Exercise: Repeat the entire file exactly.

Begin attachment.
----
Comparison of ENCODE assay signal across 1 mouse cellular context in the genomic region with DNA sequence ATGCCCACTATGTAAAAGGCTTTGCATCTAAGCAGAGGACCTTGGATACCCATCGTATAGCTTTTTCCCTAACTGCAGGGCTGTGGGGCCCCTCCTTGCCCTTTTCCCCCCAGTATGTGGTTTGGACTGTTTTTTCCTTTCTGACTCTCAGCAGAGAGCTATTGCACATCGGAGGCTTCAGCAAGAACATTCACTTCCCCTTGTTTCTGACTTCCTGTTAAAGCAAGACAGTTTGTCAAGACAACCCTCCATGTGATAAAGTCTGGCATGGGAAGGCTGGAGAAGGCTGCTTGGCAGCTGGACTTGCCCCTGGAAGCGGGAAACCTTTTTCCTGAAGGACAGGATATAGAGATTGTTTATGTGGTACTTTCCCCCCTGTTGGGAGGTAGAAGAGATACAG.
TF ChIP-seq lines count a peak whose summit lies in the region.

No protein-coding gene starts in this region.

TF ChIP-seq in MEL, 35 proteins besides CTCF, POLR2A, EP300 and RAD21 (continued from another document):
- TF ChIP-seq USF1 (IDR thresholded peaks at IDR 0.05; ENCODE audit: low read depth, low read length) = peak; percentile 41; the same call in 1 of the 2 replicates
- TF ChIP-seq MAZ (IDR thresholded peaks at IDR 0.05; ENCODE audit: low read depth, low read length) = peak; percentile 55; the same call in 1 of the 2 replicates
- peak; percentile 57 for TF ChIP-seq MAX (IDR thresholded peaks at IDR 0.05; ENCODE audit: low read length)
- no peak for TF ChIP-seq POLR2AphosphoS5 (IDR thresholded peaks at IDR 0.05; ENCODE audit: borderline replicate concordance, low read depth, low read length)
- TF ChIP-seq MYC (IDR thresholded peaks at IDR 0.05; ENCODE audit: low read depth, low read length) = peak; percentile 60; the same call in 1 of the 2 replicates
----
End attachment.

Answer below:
Comparison of ENCODE assay signal across 1 mouse cellular context in the genomic region with DNA sequence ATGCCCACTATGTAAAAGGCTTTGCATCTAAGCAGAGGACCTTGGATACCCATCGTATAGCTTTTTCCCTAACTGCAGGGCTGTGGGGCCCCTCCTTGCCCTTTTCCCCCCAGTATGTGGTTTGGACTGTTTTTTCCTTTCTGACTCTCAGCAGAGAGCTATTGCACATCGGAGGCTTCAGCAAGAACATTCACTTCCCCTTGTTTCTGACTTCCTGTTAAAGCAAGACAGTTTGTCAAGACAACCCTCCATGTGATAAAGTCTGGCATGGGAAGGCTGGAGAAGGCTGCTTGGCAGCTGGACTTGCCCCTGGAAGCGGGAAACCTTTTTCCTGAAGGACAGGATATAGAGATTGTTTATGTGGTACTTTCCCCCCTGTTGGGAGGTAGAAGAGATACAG.
TF ChIP-seq lines count a peak whose summit lies in the region.

No protein-coding gene starts in this region.

TF ChIP-seq in MEL, 35 proteins besides CTCF, POLR2A, EP300 and RAD21 (continued from another document):
- TF ChIP-seq USF1 (IDR thresholded peaks at IDR 0.05; ENCODE audit: low read depth, low read length) = peak; percentile 41; the same call in 1 of the 2 replicates
- TF ChIP-seq MAZ (IDR thresholded peaks at IDR 0.05; ENCODE audit: low read depth, low read length) = peak; percentile 55; the same call in 1 of the 2 replicates
- peak; percentile 57 for TF ChIP-seq MAX (IDR thresholded peaks at IDR 0.05; ENCODE audit: low read length)
- no peak for TF ChIP-seq POLR2AphosphoS5 (IDR thresholded peaks at IDR 0.05; ENCODE audit: borderline replicate concordance, low read depth, low read length)
- TF ChIP-seq MYC (IDR thresholded peaks at IDR 0.05; ENCODE audit: low read depth, low read length) = peak; percentile 60; the same call in 1 of the 2 replicates